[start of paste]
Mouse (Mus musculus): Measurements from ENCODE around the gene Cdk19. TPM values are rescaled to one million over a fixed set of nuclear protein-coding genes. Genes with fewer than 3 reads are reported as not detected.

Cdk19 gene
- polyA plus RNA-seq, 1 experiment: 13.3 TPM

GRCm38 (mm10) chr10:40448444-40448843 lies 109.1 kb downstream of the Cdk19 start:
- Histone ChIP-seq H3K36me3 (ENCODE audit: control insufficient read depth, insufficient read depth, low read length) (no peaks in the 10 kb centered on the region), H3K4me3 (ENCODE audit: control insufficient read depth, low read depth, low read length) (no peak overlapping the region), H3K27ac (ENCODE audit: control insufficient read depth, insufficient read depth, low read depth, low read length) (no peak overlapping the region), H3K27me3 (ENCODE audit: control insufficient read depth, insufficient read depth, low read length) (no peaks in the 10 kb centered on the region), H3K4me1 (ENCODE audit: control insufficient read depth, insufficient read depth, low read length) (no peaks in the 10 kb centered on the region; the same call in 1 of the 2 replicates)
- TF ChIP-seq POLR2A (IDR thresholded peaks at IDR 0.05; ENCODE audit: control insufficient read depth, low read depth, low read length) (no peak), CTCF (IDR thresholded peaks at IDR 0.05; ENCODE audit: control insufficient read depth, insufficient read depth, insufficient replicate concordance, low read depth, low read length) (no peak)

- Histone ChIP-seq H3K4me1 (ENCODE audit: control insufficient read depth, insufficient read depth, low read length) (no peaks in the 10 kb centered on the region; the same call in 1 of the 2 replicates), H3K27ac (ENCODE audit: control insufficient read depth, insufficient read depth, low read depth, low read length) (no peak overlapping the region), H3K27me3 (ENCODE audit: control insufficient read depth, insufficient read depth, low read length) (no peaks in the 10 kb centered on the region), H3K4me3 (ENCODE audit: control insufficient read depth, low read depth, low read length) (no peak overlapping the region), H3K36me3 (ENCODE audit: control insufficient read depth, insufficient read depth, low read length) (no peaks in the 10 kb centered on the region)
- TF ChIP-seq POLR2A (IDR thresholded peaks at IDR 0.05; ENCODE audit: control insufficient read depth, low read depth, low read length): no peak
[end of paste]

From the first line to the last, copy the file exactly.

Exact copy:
Mouse (Mus musculus): Measurements from ENCODE around the gene Cdk19. TPM values are rescaled to one million over a fixed set of nuclear protein-coding genes. Genes with fewer than 3 reads are reported as not detected.

Cdk19 gene
- polyA plus RNA-seq, 1 experiment: 13.3 TPM

GRCm38 (mm10) chr10:40448444-40448843 lies 109.1 kb downstream of the Cdk19 start:
- Histone ChIP-seq H3K36me3 (ENCODE audit: control insufficient read depth, insufficient read depth, low read length) (no peaks in the 10 kb centered on the region), H3K4me3 (ENCODE audit: control insufficient read depth, low read depth, low read length) (no peak overlapping the region), H3K27ac (ENCODE audit: control insufficient read depth, insufficient read depth, low read depth, low read length) (no peak overlapping the region), H3K27me3 (ENCODE audit: control insufficient read depth, insufficient read depth, low read length) (no peaks in the 10 kb centered on the region), H3K4me1 (ENCODE audit: control insufficient read depth, insufficient read depth, low read length) (no peaks in the 10 kb centered on the region; the same call in 1 of the 2 replicates)
- TF ChIP-seq POLR2A (IDR thresholded peaks at IDR 0.05; ENCODE audit: control insufficient read depth, low read depth, low read length) (no peak), CTCF (IDR thresholded peaks at IDR 0.05; ENCODE audit: control insufficient read depth, insufficient read depth, insufficient replicate concordance, low read depth, low read length) (no peak)

- Histone ChIP-seq H3K4me1 (ENCODE audit: control insufficient read depth, insufficient read depth, low read length) (no peaks in the 10 kb centered on the region; the same call in 1 of the 2 replicates), H3K27ac (ENCODE audit: control insufficient read depth, insufficient read depth, low read depth, low read length) (no peak overlapping the region), H3K27me3 (ENCODE audit: control insufficient read depth, insufficient read depth, low read length) (no peaks in the 10 kb centered on the region), H3K4me3 (ENCODE audit: control insufficient read depth, low read depth, low read length) (no peak overlapping the region), H3K36me3 (ENCODE audit: control insufficient read depth, insufficient read depth, low read length) (no peaks in the 10 kb centered on the region)
- TF ChIP-seq POLR2A (IDR thresholded peaks at IDR 0.05; ENCODE audit: control insufficient read depth, low read depth, low read length): no peak